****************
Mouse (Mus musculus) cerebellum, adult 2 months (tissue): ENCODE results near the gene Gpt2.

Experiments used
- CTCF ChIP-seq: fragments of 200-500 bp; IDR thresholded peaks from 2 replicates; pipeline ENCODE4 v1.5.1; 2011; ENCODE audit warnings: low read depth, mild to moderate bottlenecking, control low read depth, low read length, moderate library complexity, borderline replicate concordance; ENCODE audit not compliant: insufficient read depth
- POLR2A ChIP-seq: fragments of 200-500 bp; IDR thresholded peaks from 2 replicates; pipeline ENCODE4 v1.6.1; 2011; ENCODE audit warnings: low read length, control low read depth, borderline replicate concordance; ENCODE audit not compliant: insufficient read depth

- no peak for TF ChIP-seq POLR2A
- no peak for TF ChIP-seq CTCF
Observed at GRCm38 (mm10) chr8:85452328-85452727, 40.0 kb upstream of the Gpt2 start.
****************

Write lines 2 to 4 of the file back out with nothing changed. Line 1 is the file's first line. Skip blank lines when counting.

Experiments used
- CTCF ChIP-seq: fragments of 200-500 bp; IDR thresholded peaks from 2 replicates; pipeline ENCODE4 v1.5.1; 2011; ENCODE audit warnings: low read depth, mild to moderate bottlenecking, control low read depth, low read length, moderate library complexity, borderline replicate concordance; ENCODE audit not compliant: insufficient read depth
- POLR2A ChIP-seq: fragments of 200-500 bp; IDR thresholded peaks from 2 replicates; pipeline ENCODE4 v1.6.1; 2011; ENCODE audit warnings: low read length, control low read depth, borderline replicate concordance; ENCODE audit not compliant: insufficient read depth